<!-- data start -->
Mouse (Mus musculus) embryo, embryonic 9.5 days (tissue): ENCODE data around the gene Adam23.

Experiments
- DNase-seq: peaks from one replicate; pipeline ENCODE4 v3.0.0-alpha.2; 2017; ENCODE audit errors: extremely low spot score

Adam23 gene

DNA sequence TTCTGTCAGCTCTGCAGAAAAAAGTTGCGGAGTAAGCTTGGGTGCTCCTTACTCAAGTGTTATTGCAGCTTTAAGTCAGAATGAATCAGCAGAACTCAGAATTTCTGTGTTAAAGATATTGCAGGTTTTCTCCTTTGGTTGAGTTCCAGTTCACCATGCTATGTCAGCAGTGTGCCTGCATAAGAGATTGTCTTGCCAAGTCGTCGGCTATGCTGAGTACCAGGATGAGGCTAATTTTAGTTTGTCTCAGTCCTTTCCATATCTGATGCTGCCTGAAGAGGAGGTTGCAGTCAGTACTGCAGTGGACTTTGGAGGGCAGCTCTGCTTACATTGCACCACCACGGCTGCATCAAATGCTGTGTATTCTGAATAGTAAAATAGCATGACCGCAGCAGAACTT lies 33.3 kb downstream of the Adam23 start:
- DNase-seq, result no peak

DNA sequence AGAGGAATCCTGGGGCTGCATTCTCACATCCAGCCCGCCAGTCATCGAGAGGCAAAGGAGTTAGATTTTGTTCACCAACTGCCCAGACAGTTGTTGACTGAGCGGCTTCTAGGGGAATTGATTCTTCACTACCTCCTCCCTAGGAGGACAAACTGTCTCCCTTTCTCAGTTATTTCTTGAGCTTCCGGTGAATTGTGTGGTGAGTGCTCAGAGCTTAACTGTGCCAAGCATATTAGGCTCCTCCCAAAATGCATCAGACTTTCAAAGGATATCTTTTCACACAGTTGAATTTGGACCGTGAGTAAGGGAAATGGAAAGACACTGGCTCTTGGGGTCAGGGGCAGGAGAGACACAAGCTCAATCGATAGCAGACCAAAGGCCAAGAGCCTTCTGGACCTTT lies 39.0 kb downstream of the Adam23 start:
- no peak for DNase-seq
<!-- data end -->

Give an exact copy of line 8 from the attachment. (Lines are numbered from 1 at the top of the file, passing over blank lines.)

- no peak for DNase-seq